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Wednesday, October 11, 2017

Review: Home Fire by Kamila Shamsie

Title: Home Fire
Author: Kamila Shamsie
Format: Hardcover
Publisher: Riverhead Books
Publish Date: August 15, 2017
Source: Library



What's the Story?:

From Goodreads.com: "Isma is free. After years of watching out for her younger siblings in the wake of their mother’s death, she’s accepted an invitation from a mentor in America that allows her to resume a dream long deferred. But she can’t stop worrying about Aneeka, her beautiful, headstrong sister back in London, or their brother, Parvaiz, who’s disappeared in pursuit of his own dream, to prove himself to the dark legacy of the jihadist father he never knew. When he resurfaces half a globe away, Isma’s worst fears are confirmed.

Then Eamonn enters the sisters’ lives. Son of a powerful political figure, he has his own birthright to live up to—or defy. Is he to be a chance at love? The means of Parvaiz’s salvation? Suddenly, two families’ fates are inextricably, devastatingly entwined, in this searing novel that asks: What sacrifices will we make in the name of love?"


My Two Cents:

In "Home Fire," Isma, Aneeka, and Parvaiz grew up without parents. Isma feels like she is finally free from having to care for her siblings and she flees England to go to school in America. Aneeka and Parvaiz are twins and Aneeka very much seems to find her identity in their twinhood and going to school. Parvaiz is looking for something more. He wants to understand his father, who he never knew and who has been branded by the country Parvaiz now calls home as a terrorist. This journey will lead him down a dangerous path where there may be no return from.

This book has so many twists and turns and really kept me on my toes. In addition to the story of the siblings, there is the story of the new Home Secretary and his son. The new Home Secretary is of Muslim descent and is seeking to show that he is tough on extremists. His son is seeking his own life outside of his father's shadow. The Home Secretary's family and the siblings will clash in unbelievable ways that really shake this book up.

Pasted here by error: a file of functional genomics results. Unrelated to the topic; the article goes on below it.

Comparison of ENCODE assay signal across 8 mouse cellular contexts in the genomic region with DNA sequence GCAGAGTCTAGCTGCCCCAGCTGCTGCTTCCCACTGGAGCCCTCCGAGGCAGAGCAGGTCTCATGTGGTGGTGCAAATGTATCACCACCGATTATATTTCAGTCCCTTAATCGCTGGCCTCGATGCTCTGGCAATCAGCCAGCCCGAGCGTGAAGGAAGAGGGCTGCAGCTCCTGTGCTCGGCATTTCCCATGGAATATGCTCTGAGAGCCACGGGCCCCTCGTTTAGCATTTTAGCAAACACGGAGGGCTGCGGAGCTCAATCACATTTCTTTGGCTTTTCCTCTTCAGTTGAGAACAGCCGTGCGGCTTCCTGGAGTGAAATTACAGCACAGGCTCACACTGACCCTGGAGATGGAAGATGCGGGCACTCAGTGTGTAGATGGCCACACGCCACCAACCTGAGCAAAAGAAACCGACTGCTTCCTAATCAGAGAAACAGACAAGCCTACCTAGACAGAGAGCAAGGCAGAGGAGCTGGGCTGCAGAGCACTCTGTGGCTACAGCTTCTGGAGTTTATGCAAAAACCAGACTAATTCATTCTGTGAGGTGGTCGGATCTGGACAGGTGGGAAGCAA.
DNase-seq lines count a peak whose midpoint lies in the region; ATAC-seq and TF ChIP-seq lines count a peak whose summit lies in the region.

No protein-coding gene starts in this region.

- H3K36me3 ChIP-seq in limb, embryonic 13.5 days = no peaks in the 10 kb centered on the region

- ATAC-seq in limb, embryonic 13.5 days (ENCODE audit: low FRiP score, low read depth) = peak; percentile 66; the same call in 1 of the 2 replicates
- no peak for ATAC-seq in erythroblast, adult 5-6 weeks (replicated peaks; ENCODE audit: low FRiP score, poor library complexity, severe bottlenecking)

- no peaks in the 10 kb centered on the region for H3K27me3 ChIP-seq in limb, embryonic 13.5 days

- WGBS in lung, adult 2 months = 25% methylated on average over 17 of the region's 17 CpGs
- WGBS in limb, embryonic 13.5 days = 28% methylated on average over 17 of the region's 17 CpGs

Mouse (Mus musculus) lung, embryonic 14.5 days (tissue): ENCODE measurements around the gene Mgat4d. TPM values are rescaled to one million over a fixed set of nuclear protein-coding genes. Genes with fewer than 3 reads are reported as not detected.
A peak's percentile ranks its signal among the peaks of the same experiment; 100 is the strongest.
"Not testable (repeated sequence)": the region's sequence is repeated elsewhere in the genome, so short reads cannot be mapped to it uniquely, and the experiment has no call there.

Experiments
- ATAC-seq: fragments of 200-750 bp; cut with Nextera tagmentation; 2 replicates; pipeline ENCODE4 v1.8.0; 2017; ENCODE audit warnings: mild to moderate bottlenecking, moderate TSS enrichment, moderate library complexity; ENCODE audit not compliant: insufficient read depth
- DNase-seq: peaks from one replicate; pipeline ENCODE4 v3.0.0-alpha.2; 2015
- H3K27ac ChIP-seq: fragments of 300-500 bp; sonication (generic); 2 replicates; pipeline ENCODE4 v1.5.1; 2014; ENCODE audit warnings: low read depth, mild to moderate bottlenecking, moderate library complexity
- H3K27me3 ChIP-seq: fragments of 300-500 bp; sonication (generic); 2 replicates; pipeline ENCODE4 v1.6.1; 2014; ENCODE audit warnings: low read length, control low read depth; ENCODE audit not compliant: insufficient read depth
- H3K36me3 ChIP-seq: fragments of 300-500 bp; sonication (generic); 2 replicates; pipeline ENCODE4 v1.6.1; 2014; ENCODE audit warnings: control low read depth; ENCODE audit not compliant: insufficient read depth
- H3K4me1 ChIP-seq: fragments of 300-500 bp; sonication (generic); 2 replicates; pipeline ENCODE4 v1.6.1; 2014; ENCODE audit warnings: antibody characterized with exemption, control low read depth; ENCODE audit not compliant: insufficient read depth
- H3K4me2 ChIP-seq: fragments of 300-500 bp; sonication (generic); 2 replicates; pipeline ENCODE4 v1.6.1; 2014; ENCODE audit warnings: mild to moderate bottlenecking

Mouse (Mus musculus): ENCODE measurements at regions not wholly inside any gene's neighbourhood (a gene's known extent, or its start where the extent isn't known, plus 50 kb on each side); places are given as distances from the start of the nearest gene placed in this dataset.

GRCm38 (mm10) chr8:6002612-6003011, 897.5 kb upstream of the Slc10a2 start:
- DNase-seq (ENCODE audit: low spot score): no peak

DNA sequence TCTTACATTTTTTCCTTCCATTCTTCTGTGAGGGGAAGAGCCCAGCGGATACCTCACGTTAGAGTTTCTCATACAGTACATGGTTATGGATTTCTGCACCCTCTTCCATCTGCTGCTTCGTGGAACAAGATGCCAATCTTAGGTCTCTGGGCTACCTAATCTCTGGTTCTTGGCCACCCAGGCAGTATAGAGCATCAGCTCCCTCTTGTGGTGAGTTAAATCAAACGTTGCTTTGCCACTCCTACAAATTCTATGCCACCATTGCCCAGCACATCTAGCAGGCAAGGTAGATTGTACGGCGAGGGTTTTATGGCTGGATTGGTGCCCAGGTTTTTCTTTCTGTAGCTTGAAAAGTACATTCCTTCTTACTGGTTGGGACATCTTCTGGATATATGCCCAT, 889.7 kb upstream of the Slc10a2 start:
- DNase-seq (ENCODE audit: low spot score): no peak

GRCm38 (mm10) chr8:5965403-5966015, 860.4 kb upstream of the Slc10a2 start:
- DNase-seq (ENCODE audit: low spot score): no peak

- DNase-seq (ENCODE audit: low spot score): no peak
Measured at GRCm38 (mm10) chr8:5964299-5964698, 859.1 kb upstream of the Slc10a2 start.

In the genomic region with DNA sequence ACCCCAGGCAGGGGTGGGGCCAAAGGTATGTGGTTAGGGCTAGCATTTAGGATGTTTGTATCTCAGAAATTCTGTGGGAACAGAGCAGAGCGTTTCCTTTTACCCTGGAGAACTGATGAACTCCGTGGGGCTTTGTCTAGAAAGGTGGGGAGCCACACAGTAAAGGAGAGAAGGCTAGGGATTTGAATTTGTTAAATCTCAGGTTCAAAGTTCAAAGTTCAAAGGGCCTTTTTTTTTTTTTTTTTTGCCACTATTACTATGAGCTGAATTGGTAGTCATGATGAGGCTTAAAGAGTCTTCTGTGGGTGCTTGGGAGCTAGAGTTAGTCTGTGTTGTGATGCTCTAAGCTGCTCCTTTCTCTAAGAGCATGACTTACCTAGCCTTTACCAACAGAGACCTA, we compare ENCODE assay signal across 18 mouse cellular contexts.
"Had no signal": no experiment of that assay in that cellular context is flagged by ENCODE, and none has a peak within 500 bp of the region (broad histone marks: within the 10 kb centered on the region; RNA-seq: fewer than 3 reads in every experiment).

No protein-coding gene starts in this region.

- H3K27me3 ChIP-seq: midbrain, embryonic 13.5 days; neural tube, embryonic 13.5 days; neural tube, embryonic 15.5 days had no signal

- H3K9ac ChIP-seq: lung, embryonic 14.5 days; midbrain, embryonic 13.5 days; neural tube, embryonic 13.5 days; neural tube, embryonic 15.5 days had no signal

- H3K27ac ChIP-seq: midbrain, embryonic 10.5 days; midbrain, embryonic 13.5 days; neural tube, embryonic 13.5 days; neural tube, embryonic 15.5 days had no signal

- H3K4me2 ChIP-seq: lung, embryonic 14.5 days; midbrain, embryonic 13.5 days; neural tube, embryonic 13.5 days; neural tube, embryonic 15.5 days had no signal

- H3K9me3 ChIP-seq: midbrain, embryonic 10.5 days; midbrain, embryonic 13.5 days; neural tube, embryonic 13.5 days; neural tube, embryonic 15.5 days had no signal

This book has a lot of universal themes, which makes for a lot of its appeal. You have the siblings questioning what they will do for family. You have several of the characters questioning their identities and what makes who we are as individuals. There is so much to mull over and this book is one that really sticks with you.

There were a lot of parts of this book that were quite shocking but the ending, oh, the ending. I really, really don't want to give anything away but the ending is one of those that you have to read a few times just because it is so shocking. It doesn't exactly give you closure but in this case, the ending really works well.


 

2 comments:

  1. Pretty cover and you have me really curious about the ending. :-)
    sherry @ fundinmental

    ReplyDelete
  2. I caaaaaaaaaaaaaaaan't wait for this one! I've only read one other Shamsie novel (Kartography) but I luuuuuuuuuuuuurved it. This one sounds so good -- you've got me so esp excited now!

    ReplyDelete

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As of 6/6/2011, this book is now an awards free zone. While I appreciate the awards, I would rather stick to reviewing more great books for you than trying to fill the requirements.

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